And now I'm teaching my nephew and niece basic robotics... and here's the point that David started. The both like robots, but when building something, my nephew has a short attention span and gets bored and frustrated quickly sometimes. My niece on the other hand, takes her time, asks questions and wants to understand the answers, works her way around a problem, and does not give up until she does. When the robot is built, my nephew wants to play with it, and my niece will play with it for a while... and wants to build another one.
Yes, hobby robotics certainly is not for everyone, and as David said, it really only amounts to a small number of the planets population, but the way technology and robotics in particular is evolving, maybe that number of our future generation will grow sooner than we think, and not just for hobbyists.
Great subject David, as well as the input from everyone else. Very enjoyable to read. I hope you don't mind me sharing my thoughts and experiences. I did ramble on a bit, lol.
i totally agree,but sometimes the heart is bigger then the brain.
no wonder there's is nothing in belgium.
i notest alot off problems when downloading robot programs.
missing commands,connection errors.also bad tutorials or incomplete.
am not talking about here.i do this about 6 years,for me i learn alot,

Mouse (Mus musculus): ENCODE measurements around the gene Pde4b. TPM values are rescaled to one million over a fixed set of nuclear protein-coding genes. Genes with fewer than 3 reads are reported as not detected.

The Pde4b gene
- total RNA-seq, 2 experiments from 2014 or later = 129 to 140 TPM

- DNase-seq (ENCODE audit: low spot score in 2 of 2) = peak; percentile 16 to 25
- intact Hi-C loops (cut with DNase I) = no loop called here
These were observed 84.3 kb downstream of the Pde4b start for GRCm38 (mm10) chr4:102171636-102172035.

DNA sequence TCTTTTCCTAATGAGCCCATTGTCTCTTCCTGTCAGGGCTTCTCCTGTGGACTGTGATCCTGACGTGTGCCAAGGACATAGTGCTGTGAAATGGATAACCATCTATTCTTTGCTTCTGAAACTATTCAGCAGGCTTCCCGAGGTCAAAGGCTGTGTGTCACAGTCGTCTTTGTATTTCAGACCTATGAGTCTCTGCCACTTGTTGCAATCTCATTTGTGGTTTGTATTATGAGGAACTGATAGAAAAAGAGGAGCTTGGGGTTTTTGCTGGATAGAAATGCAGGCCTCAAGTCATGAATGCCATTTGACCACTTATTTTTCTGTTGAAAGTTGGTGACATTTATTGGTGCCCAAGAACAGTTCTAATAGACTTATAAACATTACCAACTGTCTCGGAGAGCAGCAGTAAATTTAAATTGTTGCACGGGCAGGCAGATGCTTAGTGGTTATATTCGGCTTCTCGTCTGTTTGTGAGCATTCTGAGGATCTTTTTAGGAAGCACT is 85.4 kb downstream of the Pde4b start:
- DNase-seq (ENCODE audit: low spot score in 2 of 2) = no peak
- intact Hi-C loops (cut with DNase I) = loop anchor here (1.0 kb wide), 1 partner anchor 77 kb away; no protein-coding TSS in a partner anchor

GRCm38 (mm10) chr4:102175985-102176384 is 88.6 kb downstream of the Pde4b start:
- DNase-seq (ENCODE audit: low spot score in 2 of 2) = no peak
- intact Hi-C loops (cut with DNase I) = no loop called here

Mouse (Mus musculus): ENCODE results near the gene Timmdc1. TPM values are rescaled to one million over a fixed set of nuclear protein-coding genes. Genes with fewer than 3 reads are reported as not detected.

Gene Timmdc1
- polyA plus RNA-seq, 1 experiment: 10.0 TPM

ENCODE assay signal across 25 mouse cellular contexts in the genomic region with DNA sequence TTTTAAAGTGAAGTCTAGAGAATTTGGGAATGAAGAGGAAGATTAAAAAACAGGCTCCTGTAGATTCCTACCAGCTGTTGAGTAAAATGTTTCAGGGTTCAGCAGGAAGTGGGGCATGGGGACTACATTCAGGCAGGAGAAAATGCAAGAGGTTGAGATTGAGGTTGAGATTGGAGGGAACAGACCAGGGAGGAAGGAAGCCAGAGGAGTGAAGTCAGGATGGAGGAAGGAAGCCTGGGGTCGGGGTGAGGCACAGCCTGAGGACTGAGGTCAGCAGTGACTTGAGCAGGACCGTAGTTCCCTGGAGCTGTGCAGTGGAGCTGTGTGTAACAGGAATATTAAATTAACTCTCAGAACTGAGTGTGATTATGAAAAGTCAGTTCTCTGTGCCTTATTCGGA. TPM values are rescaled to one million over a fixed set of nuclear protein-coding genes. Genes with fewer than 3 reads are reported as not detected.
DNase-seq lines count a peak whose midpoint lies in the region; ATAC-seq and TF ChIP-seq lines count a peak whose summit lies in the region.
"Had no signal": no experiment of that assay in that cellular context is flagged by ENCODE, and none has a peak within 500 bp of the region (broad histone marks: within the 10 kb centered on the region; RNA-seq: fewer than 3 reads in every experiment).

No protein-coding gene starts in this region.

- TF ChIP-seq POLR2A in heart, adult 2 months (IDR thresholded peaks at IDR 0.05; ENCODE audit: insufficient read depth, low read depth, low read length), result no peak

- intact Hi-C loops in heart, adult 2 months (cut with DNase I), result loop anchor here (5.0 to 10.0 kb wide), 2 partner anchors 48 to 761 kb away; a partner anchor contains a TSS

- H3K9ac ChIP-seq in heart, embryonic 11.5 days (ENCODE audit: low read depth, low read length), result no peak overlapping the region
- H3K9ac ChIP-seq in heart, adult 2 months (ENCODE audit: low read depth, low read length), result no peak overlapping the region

but its axcully very little for what is out there.i learn to know what goes,
in a web page ones i seen it,but i dont understand it.
i think if your heart is bigger then your brain,DO IT els you better die.
you wil never get satifaction from something els if you like robots.
i saw today for the first time a robot site that has no page to fill in a user name,
and the web page ask for it,strange.so david sounds to you averyone chould have that knowledge before starting building robots.then the robot sites has to stop,
by saying its for averyone and easy.dont get me wrong am not mad or something.if thats thru there will be a lot less robots sold.
i agree with you to,am strugling all day long.still cant let it be.
got a strange experiants today,on a robot site they call sd card an usb stick,
in there tutorial,it took me an hour to figur out what they mean.but found it.
so my question would be,do we as a total forum are willing to help someone,
with his robot as much as needed,or do we say figur it out yourself,
with a risk of that he/che breaks his robot.
ps richard r my appolegies for being rude last days.
i will make one promise to you al,i never wil post or anwer questions to help others.due i do not have the knowledge.
Quote:i will make one promise to you al,i never wil post or anwer questions to help others.due i do not have the knowledge
Patrick, it is fine for you to answer when you know the answer. What frustrates some of us (Richard shows his frustration, I just bite my tongue) is when you take a guess and don't really know so it just confuses the person asking the question. You gave me great advise about power cable extenders just recently that I really appreciated.
thats why the promise.i will post like example the wire only.